Irishmen in the United States Navy

From A History of the Irish Settlers in North America by Thomas D'Arcy McGee

« Chapter VI. | Contents | Chapter VIII. »

Chapter VII.

Irishmen in the United States Navy—Commodore Barry—Captain MacGee—Captain O'Brien—Midshipman MacDonough—Purser Mease—Barry's Lieutenants, Murray, Dale, Decatur, and Stewart

THE organization of the infant Navy of the United States was one of the heaviest anxieties of the first Congress. Among a people bred to the use of arms, and annually involved in Indian warfare, it was a much easier matter to raise an army, than, out of the limited shipping of the young seaports, to find vessels and officers to whom the national flag could be intrusted on the other element.

Fortune had thrown in the way of Washington, a man most useful for this department of the public service. This was John Barry, a native of the parish of Tacumshane, Wexford county, Ireland. Barry was born in the year 1745, the son of "a snug farmer," and had but to step out of his own door, to stand beside the sea. He conceived so strong a love for a sailor's life, that, at fourteen or fifteen years of age, he crossed the Atlantic, and began to sail to and from Philadelphia. He rose from one trust to another, teaching himself as he rose, till, at twenty-five years of age, he was captain of "the Black Prince," one of the finest London and Philadelphia packets, afterwards a vessel of war. Mr. Rese Meredith was the owner of this ship, and Washington's host when in Philadelphia. It was in his house the illustrious Virginian met, and marked, the future commodore.

In the latter part of 1775, Congress had purchased a few merchant ships, and hastily fitted them up as vessels of war. Captain Barry was given the command of the principal, the Lexington; and in another, "the Alfred," Paul Jones entered as first lieutenant. These vessels both lay in the Delaware, and, when the flag of the Union was agreed on, they were the first to hoist it, afloat.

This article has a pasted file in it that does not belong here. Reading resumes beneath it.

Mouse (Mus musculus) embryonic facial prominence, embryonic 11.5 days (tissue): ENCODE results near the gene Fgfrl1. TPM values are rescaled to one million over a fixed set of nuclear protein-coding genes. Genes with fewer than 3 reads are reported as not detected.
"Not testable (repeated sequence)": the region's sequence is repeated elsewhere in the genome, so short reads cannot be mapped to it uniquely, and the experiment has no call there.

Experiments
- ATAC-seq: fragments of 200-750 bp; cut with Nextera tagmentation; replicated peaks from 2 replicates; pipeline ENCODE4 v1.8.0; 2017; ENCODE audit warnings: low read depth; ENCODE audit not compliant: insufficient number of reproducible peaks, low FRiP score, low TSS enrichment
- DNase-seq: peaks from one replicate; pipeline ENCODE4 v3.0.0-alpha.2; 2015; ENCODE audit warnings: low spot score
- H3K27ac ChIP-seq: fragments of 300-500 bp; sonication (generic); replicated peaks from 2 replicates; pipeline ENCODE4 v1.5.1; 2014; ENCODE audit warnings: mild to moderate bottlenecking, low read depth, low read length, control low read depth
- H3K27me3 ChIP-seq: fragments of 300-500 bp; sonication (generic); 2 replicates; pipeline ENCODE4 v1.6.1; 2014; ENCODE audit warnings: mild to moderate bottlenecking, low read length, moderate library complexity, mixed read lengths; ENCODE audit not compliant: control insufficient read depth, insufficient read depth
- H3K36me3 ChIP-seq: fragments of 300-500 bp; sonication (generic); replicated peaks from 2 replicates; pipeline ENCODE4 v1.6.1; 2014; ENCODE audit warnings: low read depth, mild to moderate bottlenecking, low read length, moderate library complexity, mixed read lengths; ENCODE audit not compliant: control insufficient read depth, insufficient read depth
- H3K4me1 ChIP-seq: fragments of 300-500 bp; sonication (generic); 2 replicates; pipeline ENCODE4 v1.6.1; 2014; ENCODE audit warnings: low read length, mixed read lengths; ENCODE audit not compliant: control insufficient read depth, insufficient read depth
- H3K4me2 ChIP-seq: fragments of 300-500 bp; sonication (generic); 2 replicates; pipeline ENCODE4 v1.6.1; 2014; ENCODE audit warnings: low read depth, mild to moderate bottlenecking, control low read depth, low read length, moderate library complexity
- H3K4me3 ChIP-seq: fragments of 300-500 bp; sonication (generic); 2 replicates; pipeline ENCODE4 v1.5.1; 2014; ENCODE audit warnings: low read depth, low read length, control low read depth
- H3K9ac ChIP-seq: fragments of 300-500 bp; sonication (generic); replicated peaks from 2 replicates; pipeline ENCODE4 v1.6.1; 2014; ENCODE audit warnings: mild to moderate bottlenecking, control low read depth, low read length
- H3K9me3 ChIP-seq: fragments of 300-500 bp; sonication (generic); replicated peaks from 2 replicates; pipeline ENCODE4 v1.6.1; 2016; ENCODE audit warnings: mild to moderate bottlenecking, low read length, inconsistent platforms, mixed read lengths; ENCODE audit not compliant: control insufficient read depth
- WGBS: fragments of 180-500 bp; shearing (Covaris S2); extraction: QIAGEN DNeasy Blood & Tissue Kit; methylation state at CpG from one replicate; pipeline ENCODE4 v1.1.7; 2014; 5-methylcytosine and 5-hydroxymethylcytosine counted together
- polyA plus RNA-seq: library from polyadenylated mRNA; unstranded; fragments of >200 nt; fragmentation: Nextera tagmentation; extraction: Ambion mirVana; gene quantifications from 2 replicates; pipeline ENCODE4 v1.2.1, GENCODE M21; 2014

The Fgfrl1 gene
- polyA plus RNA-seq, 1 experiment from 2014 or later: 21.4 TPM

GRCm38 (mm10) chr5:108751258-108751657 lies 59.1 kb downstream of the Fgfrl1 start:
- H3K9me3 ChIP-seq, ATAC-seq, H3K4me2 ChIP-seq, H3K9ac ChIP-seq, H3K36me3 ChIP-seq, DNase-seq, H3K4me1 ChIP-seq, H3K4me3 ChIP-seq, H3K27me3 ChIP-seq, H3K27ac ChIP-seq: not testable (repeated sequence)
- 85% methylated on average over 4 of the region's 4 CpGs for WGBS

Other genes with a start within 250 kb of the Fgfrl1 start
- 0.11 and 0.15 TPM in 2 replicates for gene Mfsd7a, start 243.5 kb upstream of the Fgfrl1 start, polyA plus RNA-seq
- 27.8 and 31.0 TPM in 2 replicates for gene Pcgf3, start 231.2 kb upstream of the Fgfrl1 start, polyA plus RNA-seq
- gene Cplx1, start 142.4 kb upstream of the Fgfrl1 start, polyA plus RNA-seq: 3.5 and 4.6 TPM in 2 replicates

From the Lexington, in 1776, Barry was transferred to the frigate Effingham, and while the Delaware was frozen that winter, served on land, acting as aide-de-camp to General Cadwallader, at the battle of Trenton. In 1777, the British fleet destroyed the two or three ships of Congress, in the Delaware, but Barry conceived and executed many most successful manoeuvres, such as capturing store-ships, and intercepting supplies, in the small craft and in armed boats. Washington publicly thanked him and his men for these effective services. In 1778 and 9, he commanded the "Relief," and received the rank of Commodore, being the first on whom it was conferred. In 1781, he brought the American Agent to France, in his new ship, "The Alliance," and on his way home captured the British ship "Atalanta," and British brig "Trespasa," both in the same battle. Captain Barry was badly wounded in the action, but continued to give orders till the enemy struck. In 1781, he brought Lafayette and Count Noailles to France; and in 1782, engaged three British frigates in the West Indian waters, who retired badly damaged. This was the last year of the war.

From 1783 till his death, Barry was constantly engaged in superintending the progress of the navy. He induced the government to adopt the model for ships of war, which has been found so well suited to its uses. He was particularly fond of aiding the younger officers in the service, and we shall see what his "boys" came to be. He was an exceedingly affable and hospitable man, and, what is unfortunately not usual in his profession, practically religious. He died in September, 1803, and his chief legacy was to the Catholic Orphan Asylum. He has been called, by naval writers, "The Father of the American Navy." He is buried in St. Philadelphia.